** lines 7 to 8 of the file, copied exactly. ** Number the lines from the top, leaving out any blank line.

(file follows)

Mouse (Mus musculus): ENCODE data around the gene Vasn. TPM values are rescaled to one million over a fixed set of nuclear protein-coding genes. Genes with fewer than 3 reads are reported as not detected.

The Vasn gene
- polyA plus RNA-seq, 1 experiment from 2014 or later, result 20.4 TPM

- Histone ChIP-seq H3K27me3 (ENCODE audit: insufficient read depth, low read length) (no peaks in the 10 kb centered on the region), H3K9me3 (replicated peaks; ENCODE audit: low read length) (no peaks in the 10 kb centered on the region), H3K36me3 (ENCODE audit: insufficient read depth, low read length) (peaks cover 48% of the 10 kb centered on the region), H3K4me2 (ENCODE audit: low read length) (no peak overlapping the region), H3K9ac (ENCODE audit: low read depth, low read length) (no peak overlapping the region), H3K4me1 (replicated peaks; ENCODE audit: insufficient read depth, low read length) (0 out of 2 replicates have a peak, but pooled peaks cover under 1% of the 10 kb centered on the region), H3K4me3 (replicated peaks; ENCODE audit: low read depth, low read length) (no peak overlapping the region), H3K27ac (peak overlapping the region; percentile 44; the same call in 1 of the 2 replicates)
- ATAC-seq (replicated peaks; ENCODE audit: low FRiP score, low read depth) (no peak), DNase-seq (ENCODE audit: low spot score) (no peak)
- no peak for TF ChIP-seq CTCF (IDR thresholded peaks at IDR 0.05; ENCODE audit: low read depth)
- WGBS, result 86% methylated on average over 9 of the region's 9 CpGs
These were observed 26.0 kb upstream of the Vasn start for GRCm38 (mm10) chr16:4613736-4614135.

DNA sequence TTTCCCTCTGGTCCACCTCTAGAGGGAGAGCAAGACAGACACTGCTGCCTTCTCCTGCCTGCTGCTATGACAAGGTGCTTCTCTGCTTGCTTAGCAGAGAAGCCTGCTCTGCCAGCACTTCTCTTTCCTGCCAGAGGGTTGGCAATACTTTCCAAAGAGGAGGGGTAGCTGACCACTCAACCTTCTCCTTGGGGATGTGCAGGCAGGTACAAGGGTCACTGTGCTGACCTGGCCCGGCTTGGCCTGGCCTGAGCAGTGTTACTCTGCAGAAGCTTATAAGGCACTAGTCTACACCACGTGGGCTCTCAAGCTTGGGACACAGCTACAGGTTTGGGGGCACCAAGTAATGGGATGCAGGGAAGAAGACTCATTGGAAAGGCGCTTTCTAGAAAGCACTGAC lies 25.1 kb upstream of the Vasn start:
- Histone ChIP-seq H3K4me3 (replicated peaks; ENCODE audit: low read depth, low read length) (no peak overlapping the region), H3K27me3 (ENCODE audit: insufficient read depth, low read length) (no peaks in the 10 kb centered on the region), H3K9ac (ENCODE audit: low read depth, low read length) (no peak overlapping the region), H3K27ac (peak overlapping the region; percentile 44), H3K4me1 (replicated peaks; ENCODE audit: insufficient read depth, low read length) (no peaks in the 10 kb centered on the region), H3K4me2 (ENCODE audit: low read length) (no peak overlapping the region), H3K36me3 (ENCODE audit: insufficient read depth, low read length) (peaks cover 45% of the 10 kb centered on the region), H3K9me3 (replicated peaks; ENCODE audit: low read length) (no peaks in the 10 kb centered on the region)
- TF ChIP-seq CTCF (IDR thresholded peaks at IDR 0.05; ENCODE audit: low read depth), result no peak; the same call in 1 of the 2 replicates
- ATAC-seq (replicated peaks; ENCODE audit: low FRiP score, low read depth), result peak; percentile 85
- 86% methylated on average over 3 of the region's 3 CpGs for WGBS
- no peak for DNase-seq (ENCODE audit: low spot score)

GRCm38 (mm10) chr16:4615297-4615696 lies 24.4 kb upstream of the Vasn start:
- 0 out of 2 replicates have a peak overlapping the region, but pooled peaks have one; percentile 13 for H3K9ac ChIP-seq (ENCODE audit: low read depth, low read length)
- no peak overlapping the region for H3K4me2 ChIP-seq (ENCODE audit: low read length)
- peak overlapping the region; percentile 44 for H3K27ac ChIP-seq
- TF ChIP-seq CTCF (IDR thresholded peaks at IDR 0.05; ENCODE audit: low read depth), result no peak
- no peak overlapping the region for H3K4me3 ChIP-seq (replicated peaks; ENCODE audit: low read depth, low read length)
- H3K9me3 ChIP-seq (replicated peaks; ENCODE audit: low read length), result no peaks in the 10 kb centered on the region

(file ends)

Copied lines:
- WGBS, result 86% methylated on average over 9 of the region's 9 CpGs
These were observed 26.0 kb upstream of the Vasn start for GRCm38 (mm10) chr16:4613736-4614135.